Watchonista Staff Picks: Our Favorite Elements of Watchonista: Volume 02
The second volume of the Watchonista print magazine is officially a hit! Reader response has been overwhelmingly positive, and the momentum is still building as watch fans continue to grab their copies at our distribution partners.
The “magazine you can’t buy” has been taking the watch fan world by storm since we released it through our retail distribution partners over the summer. You can still get in on it, if you’d like, by clicking the links below. But, in the meantime, we went to the horses’ mouthes and asked the content creators themselves what stood-out for them for Watchonista: Volume 2.
While we are all working in earnest on Watchonista: Volume 03 as I write this, I have to admit that my favorite element of Watchonista: Volume 02 is our lead-off feature “A Step Back into the 1970s,” and not just because I wrote it.
This vibrant story captures the Glashütte Original Seventies Chronograph Panorama Date (as well as its sister Sixties Chronograph Annual Edition) in a time-travel fantasy back through the decades. Both timepieces are superb horological examples, but just also offer some great retro fun along with the package.
I think Watchonista’s photo team captured some of that period’s decadence and after-work fun. It’s like an episode of “Three’s Company” shot at the roommates’ favorite watering hole, The Regal Beagle!
When we decided to make Watchonista Magazine, our first wish was to create a qualitative object with evergreen content that watch enthusiasts would want to not only get, but keep. And after Watchonista: Volume 01 came out, I think our initial goal was understood. The time we spent on Volume 01 and its subsequent success gave Watchonista’s team the skill and confidence to take more risks in order to make Volume 02 even better.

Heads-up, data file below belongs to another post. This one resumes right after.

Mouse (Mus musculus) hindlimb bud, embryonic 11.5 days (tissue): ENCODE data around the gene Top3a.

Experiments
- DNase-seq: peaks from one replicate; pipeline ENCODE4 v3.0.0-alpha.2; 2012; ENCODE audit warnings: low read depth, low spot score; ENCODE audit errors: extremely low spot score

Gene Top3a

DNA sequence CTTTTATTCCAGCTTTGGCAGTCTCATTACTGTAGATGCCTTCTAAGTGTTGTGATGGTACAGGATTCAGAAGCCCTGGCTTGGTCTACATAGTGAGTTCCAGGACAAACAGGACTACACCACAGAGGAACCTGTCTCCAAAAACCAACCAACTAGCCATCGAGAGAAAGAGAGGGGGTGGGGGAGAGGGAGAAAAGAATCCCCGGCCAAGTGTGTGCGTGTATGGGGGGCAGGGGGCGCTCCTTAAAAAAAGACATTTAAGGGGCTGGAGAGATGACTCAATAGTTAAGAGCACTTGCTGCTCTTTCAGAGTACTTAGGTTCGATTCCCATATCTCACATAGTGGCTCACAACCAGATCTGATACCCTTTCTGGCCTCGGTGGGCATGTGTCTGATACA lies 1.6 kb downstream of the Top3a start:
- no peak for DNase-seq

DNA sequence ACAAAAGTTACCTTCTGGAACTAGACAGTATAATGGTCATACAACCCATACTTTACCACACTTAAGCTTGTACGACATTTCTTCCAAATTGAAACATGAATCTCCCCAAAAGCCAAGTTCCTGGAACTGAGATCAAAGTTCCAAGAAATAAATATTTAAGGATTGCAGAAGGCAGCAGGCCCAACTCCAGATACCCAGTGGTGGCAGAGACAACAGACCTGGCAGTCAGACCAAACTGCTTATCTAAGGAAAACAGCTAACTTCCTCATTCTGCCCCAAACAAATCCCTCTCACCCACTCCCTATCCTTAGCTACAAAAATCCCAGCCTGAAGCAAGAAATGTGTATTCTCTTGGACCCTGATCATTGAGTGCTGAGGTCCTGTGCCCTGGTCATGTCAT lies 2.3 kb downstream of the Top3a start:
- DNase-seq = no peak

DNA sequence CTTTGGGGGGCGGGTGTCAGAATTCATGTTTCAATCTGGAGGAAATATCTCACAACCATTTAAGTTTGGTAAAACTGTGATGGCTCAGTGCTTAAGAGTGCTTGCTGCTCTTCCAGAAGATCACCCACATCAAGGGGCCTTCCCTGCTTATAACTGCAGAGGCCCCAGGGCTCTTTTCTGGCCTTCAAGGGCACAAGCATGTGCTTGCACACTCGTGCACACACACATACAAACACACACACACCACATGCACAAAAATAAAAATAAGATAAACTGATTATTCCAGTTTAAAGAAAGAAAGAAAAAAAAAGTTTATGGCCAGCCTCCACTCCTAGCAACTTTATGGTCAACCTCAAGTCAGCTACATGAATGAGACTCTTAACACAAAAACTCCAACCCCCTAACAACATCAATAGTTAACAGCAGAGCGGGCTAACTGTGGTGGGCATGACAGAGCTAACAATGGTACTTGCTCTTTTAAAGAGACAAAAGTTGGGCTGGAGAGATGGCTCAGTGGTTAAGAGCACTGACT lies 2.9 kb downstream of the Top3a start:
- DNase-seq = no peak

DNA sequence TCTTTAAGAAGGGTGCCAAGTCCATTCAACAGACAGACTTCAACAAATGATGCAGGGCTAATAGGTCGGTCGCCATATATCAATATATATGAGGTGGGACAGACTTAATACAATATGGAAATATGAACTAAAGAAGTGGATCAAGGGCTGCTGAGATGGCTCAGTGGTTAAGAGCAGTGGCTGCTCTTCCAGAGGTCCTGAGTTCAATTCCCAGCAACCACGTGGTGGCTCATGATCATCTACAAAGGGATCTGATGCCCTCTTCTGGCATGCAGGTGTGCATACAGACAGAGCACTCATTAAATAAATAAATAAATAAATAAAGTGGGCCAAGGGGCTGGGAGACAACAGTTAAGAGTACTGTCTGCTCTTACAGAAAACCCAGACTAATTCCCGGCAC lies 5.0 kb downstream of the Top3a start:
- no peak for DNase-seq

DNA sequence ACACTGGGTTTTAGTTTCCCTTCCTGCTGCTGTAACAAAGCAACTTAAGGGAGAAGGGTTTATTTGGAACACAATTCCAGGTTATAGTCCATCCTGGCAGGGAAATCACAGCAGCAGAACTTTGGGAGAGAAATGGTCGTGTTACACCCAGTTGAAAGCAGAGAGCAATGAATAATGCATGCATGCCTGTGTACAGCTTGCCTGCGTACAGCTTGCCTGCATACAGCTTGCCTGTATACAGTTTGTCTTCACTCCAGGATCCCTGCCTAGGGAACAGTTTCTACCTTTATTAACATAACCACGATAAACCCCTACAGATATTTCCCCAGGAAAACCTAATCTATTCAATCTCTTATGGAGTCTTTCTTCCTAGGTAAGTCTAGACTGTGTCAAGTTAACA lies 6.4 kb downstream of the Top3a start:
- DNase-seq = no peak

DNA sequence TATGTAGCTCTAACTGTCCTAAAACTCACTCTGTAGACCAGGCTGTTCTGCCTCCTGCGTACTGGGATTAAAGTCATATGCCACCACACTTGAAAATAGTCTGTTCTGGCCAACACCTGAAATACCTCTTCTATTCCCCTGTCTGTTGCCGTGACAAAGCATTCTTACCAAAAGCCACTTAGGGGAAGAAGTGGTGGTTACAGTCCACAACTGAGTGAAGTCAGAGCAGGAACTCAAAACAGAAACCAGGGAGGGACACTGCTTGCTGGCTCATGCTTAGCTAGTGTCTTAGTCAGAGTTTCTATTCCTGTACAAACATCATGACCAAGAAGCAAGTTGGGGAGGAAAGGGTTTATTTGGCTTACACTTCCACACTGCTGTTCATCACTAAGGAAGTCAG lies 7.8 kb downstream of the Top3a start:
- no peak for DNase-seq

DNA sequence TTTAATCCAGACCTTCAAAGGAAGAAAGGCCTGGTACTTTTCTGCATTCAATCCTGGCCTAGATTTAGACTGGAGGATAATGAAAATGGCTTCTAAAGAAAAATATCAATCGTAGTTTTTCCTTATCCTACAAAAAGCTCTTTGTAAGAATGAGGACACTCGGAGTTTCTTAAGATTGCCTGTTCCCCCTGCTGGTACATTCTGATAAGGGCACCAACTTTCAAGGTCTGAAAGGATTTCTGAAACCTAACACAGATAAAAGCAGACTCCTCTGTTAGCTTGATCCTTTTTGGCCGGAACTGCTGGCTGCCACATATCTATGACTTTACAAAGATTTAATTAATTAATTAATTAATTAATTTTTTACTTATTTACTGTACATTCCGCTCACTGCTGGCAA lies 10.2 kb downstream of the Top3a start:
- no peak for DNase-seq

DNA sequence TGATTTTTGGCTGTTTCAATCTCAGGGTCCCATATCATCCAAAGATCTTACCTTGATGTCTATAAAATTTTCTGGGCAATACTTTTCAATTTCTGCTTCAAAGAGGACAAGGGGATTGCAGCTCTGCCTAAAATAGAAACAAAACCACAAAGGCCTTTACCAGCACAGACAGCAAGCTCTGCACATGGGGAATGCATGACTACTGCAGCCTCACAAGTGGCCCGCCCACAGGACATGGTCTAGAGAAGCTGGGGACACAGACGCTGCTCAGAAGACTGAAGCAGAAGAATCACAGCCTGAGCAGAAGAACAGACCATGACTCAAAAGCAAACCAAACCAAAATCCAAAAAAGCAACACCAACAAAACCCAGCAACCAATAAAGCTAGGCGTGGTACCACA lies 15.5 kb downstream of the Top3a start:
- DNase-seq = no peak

So, what I appreciate the most about Volume 02 cannot be found in the magazine. For me, it is first and foremost about the extraordinary teamwork that went into the project to make it even more qualitative. With Volume 01, we gave life to a vision, but the road was not easy. With Volume 02, we incorporated the lessons we learned from Volume 01 and adapted, rethinking the way to best work as a transatlantic team. And I’m extremely proud of how we worked together and faced the challenges of Volume 02, and I can’t wait for everyone to see what our team does for Volume 03! Merci et bravo, Team Watchonista.
Watchonista: Volume 2 is proof that you CAN judge a book by its cover. I’m a long-time fan of all things print, but in the past couple of years, most magazines have gotten flimsier, and I can’t blame them – you gotta do what you gotta do to stay afloat. So, you can imagine how happy I was to hold Volume 02 in my hands.
Before I even opened the book up, I ran my fingers along the surface of the cover page. The mix of matte and glossy surfaces is as much fun to feel as it is to look at. Two issues in, Watchonista Magazine is already developing a signature cover look, not unlike Interview and I-D in their heydays. The combination of finishes helps the oversized IWC image really pop! And the weight of the cover stock paper is so substantial! It’s what’s inside that counts, but these surface details promise that the content is going to be just as great!